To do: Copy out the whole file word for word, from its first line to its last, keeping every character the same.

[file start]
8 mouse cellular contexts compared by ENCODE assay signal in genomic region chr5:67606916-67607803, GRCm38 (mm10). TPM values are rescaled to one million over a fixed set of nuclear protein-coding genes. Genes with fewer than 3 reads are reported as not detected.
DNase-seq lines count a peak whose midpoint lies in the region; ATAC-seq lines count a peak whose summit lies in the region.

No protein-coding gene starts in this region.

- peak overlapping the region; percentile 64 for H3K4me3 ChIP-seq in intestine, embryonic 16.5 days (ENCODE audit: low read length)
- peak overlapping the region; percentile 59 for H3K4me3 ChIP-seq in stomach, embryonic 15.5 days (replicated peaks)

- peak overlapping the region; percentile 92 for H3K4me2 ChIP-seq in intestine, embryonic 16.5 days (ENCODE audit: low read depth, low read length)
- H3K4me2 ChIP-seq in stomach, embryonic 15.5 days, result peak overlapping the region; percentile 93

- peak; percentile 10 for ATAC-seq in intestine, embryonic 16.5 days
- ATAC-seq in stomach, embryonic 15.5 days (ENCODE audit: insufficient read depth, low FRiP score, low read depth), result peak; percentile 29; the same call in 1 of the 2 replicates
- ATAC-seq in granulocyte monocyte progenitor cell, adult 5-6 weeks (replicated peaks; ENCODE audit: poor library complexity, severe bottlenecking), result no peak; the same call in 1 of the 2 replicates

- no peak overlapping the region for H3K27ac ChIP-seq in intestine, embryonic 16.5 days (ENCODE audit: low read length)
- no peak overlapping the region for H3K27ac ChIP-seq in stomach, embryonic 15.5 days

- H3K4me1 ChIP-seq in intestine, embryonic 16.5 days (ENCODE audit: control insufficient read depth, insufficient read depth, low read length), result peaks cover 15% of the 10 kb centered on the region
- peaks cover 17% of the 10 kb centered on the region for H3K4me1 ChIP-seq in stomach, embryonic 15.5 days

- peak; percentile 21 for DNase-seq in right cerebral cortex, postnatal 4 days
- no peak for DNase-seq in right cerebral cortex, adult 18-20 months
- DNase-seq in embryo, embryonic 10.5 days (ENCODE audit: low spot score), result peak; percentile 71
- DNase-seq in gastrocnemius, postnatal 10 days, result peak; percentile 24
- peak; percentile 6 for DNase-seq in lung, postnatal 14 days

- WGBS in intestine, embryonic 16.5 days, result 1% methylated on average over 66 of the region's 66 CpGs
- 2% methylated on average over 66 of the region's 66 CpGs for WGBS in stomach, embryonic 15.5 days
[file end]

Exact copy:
8 mouse cellular contexts compared by ENCODE assay signal in genomic region chr5:67606916-67607803, GRCm38 (mm10). TPM values are rescaled to one million over a fixed set of nuclear protein-coding genes. Genes with fewer than 3 reads are reported as not detected.
DNase-seq lines count a peak whose midpoint lies in the region; ATAC-seq lines count a peak whose summit lies in the region.

No protein-coding gene starts in this region.

- peak overlapping the region; percentile 64 for H3K4me3 ChIP-seq in intestine, embryonic 16.5 days (ENCODE audit: low read length)
- peak overlapping the region; percentile 59 for H3K4me3 ChIP-seq in stomach, embryonic 15.5 days (replicated peaks)

- peak overlapping the region; percentile 92 for H3K4me2 ChIP-seq in intestine, embryonic 16.5 days (ENCODE audit: low read depth, low read length)
- H3K4me2 ChIP-seq in stomach, embryonic 15.5 days, result peak overlapping the region; percentile 93

- peak; percentile 10 for ATAC-seq in intestine, embryonic 16.5 days
- ATAC-seq in stomach, embryonic 15.5 days (ENCODE audit: insufficient read depth, low FRiP score, low read depth), result peak; percentile 29; the same call in 1 of the 2 replicates
- ATAC-seq in granulocyte monocyte progenitor cell, adult 5-6 weeks (replicated peaks; ENCODE audit: poor library complexity, severe bottlenecking), result no peak; the same call in 1 of the 2 replicates

- no peak overlapping the region for H3K27ac ChIP-seq in intestine, embryonic 16.5 days (ENCODE audit: low read length)
- no peak overlapping the region for H3K27ac ChIP-seq in stomach, embryonic 15.5 days

- H3K4me1 ChIP-seq in intestine, embryonic 16.5 days (ENCODE audit: control insufficient read depth, insufficient read depth, low read length), result peaks cover 15% of the 10 kb centered on the region
- peaks cover 17% of the 10 kb centered on the region for H3K4me1 ChIP-seq in stomach, embryonic 15.5 days

- peak; percentile 21 for DNase-seq in right cerebral cortex, postnatal 4 days
- no peak for DNase-seq in right cerebral cortex, adult 18-20 months
- DNase-seq in embryo, embryonic 10.5 days (ENCODE audit: low spot score), result peak; percentile 71
- DNase-seq in gastrocnemius, postnatal 10 days, result peak; percentile 24
- peak; percentile 6 for DNase-seq in lung, postnatal 14 days

- WGBS in intestine, embryonic 16.5 days, result 1% methylated on average over 66 of the region's 66 CpGs
- 2% methylated on average over 66 of the region's 66 CpGs for WGBS in stomach, embryonic 15.5 days